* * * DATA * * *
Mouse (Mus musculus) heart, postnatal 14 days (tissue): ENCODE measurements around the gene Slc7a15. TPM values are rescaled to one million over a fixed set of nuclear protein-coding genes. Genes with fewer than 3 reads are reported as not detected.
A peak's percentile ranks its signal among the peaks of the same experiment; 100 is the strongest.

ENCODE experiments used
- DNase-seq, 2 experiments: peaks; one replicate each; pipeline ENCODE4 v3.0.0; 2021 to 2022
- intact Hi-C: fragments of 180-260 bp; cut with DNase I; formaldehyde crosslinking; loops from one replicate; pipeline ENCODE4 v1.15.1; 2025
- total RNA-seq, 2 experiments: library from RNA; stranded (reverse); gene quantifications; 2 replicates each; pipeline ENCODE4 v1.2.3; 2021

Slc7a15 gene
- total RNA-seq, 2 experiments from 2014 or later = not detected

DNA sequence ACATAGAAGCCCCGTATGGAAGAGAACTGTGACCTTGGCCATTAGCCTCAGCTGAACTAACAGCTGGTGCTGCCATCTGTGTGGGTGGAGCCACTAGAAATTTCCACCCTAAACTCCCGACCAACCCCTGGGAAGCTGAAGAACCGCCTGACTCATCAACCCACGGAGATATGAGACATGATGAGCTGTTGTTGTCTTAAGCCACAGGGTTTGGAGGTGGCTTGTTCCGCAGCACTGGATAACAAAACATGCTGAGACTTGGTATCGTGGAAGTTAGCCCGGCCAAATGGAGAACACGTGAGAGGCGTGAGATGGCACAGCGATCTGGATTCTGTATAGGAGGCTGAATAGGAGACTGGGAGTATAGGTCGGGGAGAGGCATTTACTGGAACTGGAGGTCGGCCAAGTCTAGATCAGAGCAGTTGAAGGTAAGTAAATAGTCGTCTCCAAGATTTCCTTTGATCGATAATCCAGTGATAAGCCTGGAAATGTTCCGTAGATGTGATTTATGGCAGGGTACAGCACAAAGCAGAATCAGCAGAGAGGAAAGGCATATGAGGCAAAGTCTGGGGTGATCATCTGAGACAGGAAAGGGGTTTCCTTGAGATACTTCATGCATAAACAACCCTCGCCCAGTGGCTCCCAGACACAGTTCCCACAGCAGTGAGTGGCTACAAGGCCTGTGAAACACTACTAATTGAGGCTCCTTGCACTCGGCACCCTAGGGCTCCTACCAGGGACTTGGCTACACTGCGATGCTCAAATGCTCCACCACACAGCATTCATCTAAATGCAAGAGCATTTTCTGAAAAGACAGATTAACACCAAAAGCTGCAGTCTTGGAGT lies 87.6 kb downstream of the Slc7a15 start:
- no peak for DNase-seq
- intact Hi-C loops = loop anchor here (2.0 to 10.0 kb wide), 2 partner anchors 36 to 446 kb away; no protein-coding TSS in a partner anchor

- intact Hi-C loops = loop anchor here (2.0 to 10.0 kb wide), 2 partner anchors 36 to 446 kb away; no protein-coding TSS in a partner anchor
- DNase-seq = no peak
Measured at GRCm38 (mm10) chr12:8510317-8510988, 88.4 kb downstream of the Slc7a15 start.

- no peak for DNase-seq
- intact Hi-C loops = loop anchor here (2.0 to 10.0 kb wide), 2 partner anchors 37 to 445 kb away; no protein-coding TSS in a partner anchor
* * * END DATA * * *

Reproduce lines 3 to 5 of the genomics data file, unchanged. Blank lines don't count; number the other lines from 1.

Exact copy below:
ENCODE experiments used
- DNase-seq, 2 experiments: peaks; one replicate each; pipeline ENCODE4 v3.0.0; 2021 to 2022
- intact Hi-C: fragments of 180-260 bp; cut with DNase I; formaldehyde crosslinking; loops from one replicate; pipeline ENCODE4 v1.15.1; 2025